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Is Alloderm Not Sterile?

I'm about to have surgery, where my doctor is going to use Alloderm. After reading that Alloderm is not sterile, how concerned should I be?

Doctor Answers (10)

Alloderm is sterile and devoid of all living cells

+1

AlloDerm is essentially cadaver skin minus any living cells.  It is used as a scaffold through which a persons living cells can grow into.  It has many uses, but, in use his in breast reconstruction.  AlloDerm does not help in mastectomy recovery.  It does however help in breast reconstruction. In this application, AlloDerm was used to cover the lower portion of an implant that spans from the lower border of the pectoralis muscle to the breast fold.  Because AlloDerm is a foreign substance in can always get infected and as such your doctor and you need to pay close attention to the signs and symptoms.  AlloDerm has also been used in nipple augmentation as well as augmentation of other body parts.  Its efficacy is really not known in these realms because it is not common.  Some providers may use AlloDerm for these applications but please note that its most widespread use is particularly in breast reconstruction as well as repair for abdominal wall hernias.  Please speak with a board certified plastic surgeon if you have any specific concerns regarding your care.


Tampa Plastic Surgeon
4.0 out of 5 stars 16 reviews

Sterility of acellular dermal matrix

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Acellular dermal matrix (ADM) is derived from human tissue and has proved very useful in breast reconstruction, hernia repair and a variety of other applications.  Donors to the tissue banks are very carefully screened and consented prior to use of tissue, with only 3% of donors accepted (MTF).  The dermal allograft is then subject to a variety of techniques that clean or sterilize the tissue.  Some of the processes that sterilize the tissue result in damage to the tissue quality, while others maintain the tissue quality while reducing the infective risk to a nationally accepted standard.  Both types of products are available to surgeons and it is usually a question of surgical judgement as to which product is used.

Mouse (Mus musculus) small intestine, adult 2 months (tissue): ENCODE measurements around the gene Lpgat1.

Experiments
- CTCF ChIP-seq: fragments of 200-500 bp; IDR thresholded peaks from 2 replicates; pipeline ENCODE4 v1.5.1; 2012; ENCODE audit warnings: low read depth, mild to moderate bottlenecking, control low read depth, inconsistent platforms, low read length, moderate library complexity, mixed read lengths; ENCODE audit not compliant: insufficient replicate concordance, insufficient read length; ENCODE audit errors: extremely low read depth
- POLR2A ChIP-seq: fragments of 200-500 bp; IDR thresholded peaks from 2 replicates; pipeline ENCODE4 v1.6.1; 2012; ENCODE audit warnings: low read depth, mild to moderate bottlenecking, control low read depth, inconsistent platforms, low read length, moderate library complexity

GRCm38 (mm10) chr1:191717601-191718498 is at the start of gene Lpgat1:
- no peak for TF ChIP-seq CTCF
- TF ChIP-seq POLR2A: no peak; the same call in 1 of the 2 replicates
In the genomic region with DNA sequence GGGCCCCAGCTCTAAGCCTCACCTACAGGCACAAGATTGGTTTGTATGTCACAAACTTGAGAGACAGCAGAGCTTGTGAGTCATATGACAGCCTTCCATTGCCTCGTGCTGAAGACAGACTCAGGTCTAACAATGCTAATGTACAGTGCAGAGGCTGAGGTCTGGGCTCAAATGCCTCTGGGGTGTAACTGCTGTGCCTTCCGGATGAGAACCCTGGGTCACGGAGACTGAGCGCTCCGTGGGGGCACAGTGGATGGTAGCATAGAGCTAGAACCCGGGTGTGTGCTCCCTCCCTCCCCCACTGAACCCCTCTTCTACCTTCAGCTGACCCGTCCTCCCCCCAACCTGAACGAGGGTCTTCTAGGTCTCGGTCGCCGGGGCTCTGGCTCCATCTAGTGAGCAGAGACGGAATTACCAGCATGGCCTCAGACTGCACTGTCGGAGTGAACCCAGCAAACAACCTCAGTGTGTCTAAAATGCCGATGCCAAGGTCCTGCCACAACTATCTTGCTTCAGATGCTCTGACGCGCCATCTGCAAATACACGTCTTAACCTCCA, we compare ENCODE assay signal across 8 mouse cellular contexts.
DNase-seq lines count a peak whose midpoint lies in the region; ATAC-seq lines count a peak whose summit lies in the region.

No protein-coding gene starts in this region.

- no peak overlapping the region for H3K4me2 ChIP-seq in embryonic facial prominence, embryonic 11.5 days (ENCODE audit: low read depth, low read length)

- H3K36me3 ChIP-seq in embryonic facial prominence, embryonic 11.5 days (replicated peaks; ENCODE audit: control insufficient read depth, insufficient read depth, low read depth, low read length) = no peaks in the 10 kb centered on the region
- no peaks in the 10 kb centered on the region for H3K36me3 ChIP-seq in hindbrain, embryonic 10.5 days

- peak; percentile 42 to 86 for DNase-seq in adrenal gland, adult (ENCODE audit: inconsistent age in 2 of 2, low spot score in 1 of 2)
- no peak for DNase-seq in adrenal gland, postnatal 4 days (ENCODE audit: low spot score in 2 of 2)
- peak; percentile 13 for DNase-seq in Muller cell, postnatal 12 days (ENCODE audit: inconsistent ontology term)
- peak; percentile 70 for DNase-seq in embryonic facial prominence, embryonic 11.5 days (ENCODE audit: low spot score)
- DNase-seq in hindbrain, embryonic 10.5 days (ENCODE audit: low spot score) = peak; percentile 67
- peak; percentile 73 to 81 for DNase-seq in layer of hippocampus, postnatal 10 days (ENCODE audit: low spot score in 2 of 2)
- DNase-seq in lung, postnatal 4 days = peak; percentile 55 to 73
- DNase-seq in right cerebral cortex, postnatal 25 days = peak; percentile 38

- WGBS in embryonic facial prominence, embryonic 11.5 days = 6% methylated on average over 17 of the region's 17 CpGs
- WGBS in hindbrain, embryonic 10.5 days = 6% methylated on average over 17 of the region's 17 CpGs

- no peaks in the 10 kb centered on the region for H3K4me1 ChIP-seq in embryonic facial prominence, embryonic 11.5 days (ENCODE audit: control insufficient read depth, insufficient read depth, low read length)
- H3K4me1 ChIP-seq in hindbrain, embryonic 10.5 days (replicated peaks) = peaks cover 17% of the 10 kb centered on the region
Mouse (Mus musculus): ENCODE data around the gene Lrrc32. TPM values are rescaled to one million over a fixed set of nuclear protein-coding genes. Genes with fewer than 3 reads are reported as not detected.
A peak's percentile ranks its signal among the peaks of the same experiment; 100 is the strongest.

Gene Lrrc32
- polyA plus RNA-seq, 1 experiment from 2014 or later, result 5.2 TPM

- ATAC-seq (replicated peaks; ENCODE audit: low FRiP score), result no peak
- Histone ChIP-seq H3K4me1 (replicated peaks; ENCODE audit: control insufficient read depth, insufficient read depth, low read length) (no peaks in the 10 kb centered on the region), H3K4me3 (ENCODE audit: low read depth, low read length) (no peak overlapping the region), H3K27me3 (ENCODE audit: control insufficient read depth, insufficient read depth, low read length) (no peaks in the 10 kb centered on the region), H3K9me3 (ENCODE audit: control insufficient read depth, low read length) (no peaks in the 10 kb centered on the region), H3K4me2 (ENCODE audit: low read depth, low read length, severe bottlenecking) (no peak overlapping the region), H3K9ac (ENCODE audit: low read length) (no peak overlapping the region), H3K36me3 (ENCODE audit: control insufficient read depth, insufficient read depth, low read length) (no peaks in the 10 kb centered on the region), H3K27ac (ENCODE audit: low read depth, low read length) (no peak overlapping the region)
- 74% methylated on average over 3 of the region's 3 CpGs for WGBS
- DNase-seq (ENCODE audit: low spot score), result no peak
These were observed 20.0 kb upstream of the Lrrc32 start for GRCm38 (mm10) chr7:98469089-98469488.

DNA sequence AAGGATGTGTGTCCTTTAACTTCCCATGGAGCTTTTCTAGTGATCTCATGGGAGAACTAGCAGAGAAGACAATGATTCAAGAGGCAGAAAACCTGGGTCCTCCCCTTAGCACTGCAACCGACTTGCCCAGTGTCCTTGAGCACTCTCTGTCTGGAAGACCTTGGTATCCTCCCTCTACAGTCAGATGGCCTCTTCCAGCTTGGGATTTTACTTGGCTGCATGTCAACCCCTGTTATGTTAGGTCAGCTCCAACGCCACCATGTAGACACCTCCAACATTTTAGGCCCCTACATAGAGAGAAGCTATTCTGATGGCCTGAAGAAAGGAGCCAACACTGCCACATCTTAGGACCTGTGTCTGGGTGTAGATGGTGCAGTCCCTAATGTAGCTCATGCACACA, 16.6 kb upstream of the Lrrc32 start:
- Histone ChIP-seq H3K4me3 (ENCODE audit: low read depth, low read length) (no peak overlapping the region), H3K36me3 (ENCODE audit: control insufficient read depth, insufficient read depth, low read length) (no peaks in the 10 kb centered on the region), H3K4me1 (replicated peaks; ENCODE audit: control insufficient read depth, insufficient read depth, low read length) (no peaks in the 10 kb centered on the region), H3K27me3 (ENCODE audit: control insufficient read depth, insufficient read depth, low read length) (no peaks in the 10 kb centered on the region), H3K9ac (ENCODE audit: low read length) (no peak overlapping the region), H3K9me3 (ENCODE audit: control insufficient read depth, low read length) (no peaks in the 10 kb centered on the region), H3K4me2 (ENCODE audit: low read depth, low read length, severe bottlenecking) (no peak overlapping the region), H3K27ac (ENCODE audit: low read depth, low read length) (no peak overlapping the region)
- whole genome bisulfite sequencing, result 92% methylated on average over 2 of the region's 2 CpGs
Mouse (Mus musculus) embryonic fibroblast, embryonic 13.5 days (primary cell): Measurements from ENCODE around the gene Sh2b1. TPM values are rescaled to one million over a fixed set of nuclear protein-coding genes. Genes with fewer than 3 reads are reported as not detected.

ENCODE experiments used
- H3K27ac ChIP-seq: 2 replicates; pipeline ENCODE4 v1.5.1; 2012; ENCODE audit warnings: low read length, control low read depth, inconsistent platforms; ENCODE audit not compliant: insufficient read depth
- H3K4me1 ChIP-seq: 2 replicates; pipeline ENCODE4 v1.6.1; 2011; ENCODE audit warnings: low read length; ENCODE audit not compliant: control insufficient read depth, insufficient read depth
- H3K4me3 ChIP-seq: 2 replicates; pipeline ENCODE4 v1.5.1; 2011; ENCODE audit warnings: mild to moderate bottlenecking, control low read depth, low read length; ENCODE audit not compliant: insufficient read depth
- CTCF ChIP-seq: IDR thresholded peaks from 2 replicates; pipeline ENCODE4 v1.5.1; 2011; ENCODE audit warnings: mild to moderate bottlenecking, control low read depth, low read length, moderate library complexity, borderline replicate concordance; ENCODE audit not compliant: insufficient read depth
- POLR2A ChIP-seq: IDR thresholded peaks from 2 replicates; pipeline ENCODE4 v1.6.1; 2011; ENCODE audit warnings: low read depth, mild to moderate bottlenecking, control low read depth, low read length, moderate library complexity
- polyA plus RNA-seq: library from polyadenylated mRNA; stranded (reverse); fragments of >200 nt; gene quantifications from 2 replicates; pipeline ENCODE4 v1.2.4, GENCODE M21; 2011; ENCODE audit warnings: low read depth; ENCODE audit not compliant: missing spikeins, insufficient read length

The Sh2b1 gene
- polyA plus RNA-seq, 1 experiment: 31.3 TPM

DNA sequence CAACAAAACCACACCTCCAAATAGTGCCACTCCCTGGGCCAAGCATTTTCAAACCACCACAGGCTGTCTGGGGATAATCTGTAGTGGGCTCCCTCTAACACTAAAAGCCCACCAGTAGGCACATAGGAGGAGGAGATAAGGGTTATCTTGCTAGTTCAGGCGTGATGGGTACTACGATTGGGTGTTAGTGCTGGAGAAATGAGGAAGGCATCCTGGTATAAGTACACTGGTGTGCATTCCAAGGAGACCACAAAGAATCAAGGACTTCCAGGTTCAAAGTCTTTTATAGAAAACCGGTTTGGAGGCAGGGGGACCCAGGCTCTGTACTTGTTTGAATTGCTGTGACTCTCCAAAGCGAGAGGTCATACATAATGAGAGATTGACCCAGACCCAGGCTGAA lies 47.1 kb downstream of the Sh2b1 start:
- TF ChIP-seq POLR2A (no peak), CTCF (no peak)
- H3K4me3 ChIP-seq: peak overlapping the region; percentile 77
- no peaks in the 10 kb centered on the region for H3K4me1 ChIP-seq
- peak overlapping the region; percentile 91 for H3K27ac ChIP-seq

Glynn Bolitho, PhD, MD, FACS
San Diego Plastic Surgeon
5.0 out of 5 stars 8 reviews

Alloderm is safe though not strictly sterile

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Alloderm is a tissue matrix, a biological implant that becomes living tissue. Strictly speaking, although it is not associated with an increased risk of infection, it is not considred sterile because strerilization processes destroy the matrix. This would result in an infmammatory response instead of tissue integration. Other methods are used to remove bacteria and contaminants.

Richard Baxter, MD
Seattle Plastic Surgeon
5.0 out of 5 stars 28 reviews

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AlloDerm is a tissue for transplantation, not a device

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AlloDerm is a tissue for transplantation, not a device.  It meets the FDA requirements for human tissue transplantation.  It is tested to be negative for infectious diseases.

Navin K. Singh, MD
Washington DC Plastic Surgeon
4.5 out of 5 stars 25 reviews

Alloderm is sterile for implantation.

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AlloDerm is a good product that has been on the market for some time.  We used it in the burn units, and continue to use it in breast reconstruction.  Some have used it cosmetically as well.